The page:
When I first began reading Bleach, I was 14 and a freshman in high school. The concept was basic enough. A boy of 15 with orange hair could see ghosts. My interest was piqued by an adult swim promo and then, sometime after that, a friend told me I should start reading the manga. I did and it was good. It wasn’t groundbreaking, but the story was coherent enough, characters likable enough, concept cool enough, and most importantly fights were filled with special moves and lots of high pressure blood. At 14 I thought Bleach was pretty good. I’m 21 now and I can safely say that Bleach is pretty terrible and it’s not simply because I got older. Bleach is terrible because all of the things that I listed as good devolved horribly.
For those less familiar with the story. It’s about a boy named Ichigo Kurosaki who is able to see and communicate with ghosts. His life is changed forever when he meets Rukia Kuchiki, a shinigami (death god). Ichigo shows her he is no mere human and when his home is attacked by a hostile ghost called a hollow; he shows the will typical of shounen heroes and Rukia grants him her power allowing him to successfully defeat the hollow and protect his family. From there new characters are introduced and the series was like a sort of monster of the week thing.
After a while it became more serious and violent with ever rising stakes as Ichigo and crew began collecting new powers as more powerful foes arose. Soul society was introduced, a conspiracy unearthed, and loads of new characters and villains added. There isn’t enough room in this column to go through Bleach’s evolution or rather de-evolution fully so let me just focus on the main issue: character development.
Tite Kubo’s made it no secret that he writes in new characters when he gets stuck trying to move his story along. Nothing wrong with a large ensemble cast, but where Bleach goes wrong is in its utter failure to draw a clear line between its major and minor characters while continuing to add more characters without sufficiently handling existing ones.
Take Orihime Inoue, who should be a major character based on her proximity to the main character. Early on we learned about her past and motivation. She developed powers capable of creating near impenetrable shields and literally reversing time to heal injuries. She had the makings of a well rounded character, but she’s become stagnant in her development since then, toeing the line between useless and useful with Kubo unable to decide if she will ever actually participate in an arc.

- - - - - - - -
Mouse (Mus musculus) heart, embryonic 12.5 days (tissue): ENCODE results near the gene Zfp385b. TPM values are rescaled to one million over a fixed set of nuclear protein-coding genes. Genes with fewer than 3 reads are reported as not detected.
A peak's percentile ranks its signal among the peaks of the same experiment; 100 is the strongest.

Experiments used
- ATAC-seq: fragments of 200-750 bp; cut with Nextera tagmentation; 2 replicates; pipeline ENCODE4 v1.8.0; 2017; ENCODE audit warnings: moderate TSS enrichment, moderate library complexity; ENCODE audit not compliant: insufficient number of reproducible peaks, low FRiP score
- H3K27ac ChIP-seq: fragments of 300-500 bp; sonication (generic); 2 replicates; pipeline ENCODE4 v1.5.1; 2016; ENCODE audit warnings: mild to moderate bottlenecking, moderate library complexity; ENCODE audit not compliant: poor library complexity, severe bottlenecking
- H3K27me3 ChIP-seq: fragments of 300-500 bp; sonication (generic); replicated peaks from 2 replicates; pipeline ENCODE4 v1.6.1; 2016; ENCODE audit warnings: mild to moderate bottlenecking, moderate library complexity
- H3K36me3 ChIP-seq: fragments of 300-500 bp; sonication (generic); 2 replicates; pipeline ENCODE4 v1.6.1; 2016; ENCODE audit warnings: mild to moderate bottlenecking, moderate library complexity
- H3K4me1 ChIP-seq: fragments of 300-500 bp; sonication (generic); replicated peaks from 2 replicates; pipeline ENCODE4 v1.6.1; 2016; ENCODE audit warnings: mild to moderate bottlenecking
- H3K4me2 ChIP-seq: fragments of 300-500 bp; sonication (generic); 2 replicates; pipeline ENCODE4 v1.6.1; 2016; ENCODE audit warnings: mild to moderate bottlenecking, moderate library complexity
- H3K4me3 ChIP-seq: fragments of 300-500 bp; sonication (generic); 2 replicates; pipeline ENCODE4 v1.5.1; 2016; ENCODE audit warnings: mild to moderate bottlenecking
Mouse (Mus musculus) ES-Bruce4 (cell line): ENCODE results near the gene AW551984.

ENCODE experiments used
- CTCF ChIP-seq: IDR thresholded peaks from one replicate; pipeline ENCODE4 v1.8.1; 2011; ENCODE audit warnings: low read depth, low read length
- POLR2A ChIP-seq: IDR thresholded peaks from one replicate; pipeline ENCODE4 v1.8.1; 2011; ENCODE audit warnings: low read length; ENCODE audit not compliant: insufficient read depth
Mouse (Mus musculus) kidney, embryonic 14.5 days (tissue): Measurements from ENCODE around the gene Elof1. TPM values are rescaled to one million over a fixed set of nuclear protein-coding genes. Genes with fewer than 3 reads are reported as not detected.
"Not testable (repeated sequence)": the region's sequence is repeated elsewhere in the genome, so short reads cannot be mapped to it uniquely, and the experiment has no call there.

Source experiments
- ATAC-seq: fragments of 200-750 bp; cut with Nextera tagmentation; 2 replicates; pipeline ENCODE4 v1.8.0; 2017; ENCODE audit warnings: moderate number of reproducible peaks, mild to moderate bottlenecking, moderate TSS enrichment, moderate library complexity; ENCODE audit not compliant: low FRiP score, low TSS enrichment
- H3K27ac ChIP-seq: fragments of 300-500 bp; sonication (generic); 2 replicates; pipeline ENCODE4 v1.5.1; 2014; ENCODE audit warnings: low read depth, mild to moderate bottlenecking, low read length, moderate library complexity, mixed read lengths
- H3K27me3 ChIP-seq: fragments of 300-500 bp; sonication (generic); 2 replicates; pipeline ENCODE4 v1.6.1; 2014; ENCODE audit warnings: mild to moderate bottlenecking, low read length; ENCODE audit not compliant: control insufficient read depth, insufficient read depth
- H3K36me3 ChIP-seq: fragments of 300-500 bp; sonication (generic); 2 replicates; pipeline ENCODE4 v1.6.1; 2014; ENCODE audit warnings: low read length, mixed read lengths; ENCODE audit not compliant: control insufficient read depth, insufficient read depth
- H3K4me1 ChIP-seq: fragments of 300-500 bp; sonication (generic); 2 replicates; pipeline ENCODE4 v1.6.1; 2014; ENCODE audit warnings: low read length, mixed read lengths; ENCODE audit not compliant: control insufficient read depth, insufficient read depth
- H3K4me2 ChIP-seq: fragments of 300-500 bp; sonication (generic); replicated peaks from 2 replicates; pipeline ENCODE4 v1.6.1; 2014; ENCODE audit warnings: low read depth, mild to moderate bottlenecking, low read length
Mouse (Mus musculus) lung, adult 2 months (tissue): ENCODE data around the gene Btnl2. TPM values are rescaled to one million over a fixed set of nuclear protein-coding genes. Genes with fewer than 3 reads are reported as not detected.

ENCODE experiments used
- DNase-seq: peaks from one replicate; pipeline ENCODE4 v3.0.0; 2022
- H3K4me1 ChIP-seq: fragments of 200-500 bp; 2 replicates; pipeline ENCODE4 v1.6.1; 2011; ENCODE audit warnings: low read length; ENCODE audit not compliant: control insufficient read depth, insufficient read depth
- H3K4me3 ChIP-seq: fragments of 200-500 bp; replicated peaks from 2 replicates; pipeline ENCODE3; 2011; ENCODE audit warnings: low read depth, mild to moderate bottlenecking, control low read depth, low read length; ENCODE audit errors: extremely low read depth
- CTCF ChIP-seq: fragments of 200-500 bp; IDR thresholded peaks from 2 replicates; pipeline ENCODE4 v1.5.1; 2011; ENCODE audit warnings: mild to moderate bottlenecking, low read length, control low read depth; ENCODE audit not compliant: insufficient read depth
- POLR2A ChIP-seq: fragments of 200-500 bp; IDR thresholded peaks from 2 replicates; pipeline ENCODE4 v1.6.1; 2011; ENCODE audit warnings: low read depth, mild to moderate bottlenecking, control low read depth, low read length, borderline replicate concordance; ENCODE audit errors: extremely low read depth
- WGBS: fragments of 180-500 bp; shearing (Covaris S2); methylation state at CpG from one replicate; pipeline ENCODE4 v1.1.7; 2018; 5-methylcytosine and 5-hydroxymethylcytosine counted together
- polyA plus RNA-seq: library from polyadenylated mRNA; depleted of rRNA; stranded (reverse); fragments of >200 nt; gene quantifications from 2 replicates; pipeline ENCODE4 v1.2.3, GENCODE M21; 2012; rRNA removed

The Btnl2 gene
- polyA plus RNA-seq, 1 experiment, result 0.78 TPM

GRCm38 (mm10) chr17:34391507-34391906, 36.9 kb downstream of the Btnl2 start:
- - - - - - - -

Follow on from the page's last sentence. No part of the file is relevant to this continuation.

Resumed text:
Meanwhile, Kubo continues adding new characters who are developed to a point and then left in the same position as Orihime. Those characters are minor and I mean very minor. I am talking about bad guys who are around for a few chapters or a single fight, given a flashback to their origins only to be ceremoniously killed one or two chapters later – sometimes mere panels later. The problem is not them being killed but that Kubo tries to jam them in at all. It only serves to pad out chapters unnecessarily, wasting pages and panels that could have been used for other more important characters. Even characters not killed are never fully fleshed out. Rukia could’ve been a real major player with how she started but is never really given the opportunity. Ichigo is really the only person that Kubo ever attempts to develop and, even then, he manages to botch that up by making him some weird hybrid of shinigami, human, hollow, and most recently Quincy (look it up).
There are so many characters that I completely forgot at one point what the main villain’s goal was because the arc had spanned a good three years and had introduced no less than 16 characters, which meant no less than 16 minor storylines. It doesn’t help that Kubo often strings along a series of different fights without sufficient dialogue to move the story forward, merely adding length with no depth. It’s all like a very badly put together quilt, the center patch is the best but still sloppy while the peripheral patches are all half done with threads hanging loose at the ends.